Even if John Mayer’s touring and promotion plans for last year’s Born And Raised had not been curtailed by the singer/guitarist’s throat issues, that particular album resented a shift in Mayer’s personal and musical direction. It was quieter, more reflective. After a couple of years of having a public bullseye on him, it appeared that Mayer had made his peace with that mess and was headed in another direction.
Mayer’s lyrics have historically been fraught with angst, but Raised was more reflective than his previous albums had been. Laced with music that had a strong whiff of Seventies California rock (i.e. Jackson Browne, CSN, Eagles,) it was a mature and mellow statement that won back a ton of friends who’d departed after 2009’s mediocre Battle Studies-myself included.
Barely a year later, John is back with Paradise Valley. It would be very easy to see this album as a sequel to its predecessor. Musically, Mayer walks a very similar path. There’s not much on Paradise Valley that will make it to Top 40 radio (and Mayer has indicated that’s totally fine with him.) It’s slightly more twangy musically (and John indulges in more overt guitar heroics,) but the two albums have much in common. More impressively, his rootsy turn doesn’t sound put on. More cynical minds will view Paradise Valley as a continuing effort to court the Mumford & Sons/Lumineers audience, but there’s a sincerity on this album that’s too present to mistake for simple commercialism. After his vocal travails, John appears to be moving ever forward to that elusive peaceful place that he’s been searching for since Room For Squares announced his entrance back in 2001.
Might Katy Perry, of all people, have something to do with this change in attitude? Shade aside, the relationship between the two singers does seem to contribute to a somewhat more rose-tinted view emanating from John’s pen these days. Their duet “Who You Love” seems to answer the critics who say that the notorious skirt-chaser and the pop party girl are a bad match. Surprisingly, given my semi-ambivalence towards Katy Perry, it’s also one of the best songs on the album.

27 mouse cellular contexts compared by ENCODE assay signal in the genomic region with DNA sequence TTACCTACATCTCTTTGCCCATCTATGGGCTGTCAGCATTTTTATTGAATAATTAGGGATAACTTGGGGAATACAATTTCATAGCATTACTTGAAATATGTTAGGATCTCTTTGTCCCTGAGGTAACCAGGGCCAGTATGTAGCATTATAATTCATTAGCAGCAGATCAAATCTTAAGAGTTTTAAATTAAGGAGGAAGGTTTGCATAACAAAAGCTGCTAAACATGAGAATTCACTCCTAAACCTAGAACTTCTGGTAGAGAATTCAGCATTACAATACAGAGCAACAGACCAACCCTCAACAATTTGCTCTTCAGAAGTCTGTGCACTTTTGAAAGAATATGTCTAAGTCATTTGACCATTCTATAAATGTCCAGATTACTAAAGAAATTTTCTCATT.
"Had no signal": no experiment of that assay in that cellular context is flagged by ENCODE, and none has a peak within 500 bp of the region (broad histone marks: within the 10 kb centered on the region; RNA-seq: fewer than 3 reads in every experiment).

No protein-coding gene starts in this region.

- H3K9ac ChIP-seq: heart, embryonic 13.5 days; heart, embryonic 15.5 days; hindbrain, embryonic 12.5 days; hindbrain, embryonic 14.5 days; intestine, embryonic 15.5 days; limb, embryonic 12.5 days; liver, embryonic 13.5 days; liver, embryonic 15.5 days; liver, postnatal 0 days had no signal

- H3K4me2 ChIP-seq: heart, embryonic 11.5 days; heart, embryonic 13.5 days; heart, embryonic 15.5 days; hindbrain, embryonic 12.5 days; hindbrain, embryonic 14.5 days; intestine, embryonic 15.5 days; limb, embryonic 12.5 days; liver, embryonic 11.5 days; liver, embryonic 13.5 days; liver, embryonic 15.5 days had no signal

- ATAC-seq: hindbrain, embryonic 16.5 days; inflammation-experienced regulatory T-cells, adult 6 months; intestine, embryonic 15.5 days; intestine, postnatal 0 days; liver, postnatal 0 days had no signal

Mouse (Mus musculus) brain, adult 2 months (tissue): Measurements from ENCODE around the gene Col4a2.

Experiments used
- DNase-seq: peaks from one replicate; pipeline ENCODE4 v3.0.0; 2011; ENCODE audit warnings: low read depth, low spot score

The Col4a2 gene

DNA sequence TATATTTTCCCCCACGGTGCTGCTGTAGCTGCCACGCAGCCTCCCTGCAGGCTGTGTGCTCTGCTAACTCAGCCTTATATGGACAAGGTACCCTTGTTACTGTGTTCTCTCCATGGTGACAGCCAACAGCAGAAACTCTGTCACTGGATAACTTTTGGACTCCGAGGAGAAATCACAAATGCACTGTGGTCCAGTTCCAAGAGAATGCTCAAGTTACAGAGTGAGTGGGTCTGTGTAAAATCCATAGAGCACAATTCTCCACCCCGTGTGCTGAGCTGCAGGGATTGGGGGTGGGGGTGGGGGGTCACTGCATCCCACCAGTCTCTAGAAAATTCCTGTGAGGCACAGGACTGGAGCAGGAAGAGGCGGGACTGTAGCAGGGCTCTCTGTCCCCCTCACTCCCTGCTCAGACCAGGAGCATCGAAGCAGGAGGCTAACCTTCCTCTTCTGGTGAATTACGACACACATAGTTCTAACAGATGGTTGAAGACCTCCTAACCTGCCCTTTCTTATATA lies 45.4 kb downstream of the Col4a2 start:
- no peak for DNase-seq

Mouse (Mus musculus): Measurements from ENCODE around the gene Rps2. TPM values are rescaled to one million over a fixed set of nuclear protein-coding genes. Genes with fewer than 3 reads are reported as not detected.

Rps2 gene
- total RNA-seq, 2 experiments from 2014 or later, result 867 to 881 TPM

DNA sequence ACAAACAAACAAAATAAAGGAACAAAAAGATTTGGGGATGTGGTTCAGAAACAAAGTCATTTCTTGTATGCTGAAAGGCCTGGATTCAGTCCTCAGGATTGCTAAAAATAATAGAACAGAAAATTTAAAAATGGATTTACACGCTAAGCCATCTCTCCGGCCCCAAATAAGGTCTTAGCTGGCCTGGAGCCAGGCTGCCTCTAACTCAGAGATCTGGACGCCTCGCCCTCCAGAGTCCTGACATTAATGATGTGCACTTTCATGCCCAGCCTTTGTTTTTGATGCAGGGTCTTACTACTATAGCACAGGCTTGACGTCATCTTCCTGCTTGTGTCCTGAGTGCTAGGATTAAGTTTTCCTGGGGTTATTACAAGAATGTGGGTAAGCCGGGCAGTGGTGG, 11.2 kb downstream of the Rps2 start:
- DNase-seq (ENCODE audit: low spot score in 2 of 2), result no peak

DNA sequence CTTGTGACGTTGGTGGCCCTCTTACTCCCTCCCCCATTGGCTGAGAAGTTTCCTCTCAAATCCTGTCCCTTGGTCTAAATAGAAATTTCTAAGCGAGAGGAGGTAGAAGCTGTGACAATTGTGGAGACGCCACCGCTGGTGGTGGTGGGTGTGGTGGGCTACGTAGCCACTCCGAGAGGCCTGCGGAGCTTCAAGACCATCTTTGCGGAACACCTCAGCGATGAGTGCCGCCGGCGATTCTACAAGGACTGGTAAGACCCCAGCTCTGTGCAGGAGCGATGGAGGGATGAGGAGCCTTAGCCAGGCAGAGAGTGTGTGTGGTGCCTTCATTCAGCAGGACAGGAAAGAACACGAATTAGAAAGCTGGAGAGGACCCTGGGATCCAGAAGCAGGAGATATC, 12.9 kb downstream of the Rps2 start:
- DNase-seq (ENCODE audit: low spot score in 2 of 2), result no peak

For quality, though, it’ll be hard to top Paradise Valley‘s opener, “Wildfire.” A good-time hand-clappy blues/folk jam, this song begs to be sung drunkenly at a late-summer campfire (maybe wishful thinking on my part?) It’ll automatically put a grin on your face, and might swipe the title of best opening track on a Mayer album from my beloved “Clarity” (the first track on 2003’s excellent Heavier Things.)
A lot of folks are probably wondering how the granuloma that temporarily silenced Mayer last year has affected his voice. Well, it’s definitely robbed him of his power-John can’t belt. “Waiting On The World To Change” will likely no longer be remade. He can still hit falsetto notes, however (the wordless cooing that runs throughout “Badge And Gun” is evidence of that,) and in some cases, a more laconic delivery suits him (like on the T-Swizzle-baiting first single “Paper Doll.”) Paradise Valley is-by and large- a quiet album that requires a more relaxed tone of voice. Mayer’s definitely up to the challenge.
Like most John Mayer albums, Paradise Valley will be a grower. You have to take some time to let the lyrics sink in, and that might be a little more difficult than usual because the hooks aren’t so obvious and immediate. That said, after a handful of listens, it’s already an indication that Born And Raised wasn’t just a temporary “comeback.” John might be trafficking less in the urbane singer/songwriter realm than he was for his first four or so albums, but Paradise Valley confirms that he can pretty much do whatever the hell he wants to do, and it’ll be solid.